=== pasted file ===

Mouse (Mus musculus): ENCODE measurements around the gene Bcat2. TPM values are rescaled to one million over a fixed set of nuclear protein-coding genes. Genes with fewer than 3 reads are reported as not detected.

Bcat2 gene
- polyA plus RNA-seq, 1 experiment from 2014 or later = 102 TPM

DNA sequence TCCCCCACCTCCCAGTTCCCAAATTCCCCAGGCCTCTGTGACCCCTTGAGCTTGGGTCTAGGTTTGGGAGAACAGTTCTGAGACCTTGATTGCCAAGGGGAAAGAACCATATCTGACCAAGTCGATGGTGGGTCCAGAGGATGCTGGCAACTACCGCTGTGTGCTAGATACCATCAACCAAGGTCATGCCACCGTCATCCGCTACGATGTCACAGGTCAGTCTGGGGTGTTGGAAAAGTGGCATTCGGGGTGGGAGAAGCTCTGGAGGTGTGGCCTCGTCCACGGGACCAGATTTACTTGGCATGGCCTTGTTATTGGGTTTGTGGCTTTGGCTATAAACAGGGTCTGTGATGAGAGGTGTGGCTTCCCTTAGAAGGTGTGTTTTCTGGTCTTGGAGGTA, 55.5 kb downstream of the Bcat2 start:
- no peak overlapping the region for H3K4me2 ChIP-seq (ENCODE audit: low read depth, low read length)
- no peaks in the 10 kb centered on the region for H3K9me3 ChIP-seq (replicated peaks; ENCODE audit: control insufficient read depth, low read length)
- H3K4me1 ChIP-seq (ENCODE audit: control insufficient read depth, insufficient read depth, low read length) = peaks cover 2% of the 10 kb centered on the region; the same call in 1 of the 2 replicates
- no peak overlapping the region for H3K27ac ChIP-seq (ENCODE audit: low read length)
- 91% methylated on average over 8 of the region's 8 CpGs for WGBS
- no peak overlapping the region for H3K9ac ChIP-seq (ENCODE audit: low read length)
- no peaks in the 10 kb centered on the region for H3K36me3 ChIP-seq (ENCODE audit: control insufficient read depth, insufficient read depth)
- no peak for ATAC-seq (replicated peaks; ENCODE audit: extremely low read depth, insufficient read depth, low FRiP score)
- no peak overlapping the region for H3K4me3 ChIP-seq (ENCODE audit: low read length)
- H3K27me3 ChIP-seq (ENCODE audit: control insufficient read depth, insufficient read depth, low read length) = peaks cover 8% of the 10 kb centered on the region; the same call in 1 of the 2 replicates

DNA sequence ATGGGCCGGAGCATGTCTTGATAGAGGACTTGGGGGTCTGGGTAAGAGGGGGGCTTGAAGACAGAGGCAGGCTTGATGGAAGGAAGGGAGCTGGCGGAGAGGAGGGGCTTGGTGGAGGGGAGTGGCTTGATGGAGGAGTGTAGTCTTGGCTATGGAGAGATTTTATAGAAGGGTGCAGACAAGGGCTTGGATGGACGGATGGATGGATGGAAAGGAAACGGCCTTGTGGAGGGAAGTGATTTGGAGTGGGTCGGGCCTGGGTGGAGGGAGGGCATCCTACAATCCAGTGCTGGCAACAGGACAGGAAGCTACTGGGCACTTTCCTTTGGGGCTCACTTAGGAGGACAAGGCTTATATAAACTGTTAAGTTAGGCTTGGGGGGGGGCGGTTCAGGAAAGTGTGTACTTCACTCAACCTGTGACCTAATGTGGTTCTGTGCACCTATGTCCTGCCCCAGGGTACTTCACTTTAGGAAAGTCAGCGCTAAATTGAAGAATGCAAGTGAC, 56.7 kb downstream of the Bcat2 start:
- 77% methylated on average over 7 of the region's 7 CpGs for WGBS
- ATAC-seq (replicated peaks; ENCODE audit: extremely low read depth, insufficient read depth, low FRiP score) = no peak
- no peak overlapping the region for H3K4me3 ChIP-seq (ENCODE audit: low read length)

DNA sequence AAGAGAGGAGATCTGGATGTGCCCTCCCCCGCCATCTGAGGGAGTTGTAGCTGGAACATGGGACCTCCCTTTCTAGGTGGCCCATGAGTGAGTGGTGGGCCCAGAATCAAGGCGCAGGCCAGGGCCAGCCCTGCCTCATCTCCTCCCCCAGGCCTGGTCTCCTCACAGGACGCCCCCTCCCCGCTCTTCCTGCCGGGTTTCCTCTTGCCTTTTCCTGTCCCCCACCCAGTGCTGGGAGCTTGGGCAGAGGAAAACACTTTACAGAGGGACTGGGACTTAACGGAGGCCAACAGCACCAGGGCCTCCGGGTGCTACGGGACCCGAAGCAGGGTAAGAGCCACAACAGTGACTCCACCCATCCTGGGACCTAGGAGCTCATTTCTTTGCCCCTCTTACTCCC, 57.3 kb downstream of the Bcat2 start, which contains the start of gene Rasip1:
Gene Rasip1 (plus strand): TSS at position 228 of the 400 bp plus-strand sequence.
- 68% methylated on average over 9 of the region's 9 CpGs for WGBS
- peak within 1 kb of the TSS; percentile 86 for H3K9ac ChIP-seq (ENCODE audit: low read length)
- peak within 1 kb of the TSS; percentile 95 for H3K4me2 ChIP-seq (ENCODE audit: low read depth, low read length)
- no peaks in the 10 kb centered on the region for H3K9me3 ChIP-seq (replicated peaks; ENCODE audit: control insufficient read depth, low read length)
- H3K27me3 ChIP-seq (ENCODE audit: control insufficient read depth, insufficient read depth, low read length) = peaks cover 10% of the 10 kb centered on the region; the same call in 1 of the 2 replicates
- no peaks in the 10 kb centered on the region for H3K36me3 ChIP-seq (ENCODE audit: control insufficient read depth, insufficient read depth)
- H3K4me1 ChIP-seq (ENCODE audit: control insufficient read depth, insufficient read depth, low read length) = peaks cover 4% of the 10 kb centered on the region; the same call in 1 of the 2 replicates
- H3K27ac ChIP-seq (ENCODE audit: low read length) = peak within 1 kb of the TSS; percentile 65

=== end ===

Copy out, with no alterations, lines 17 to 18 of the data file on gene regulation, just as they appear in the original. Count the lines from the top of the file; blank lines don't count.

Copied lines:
- ATAC-seq (replicated peaks; ENCODE audit: extremely low read depth, insufficient read depth, low FRiP score) = no peak
- no peak overlapping the region for H3K4me3 ChIP-seq (ENCODE audit: low read length)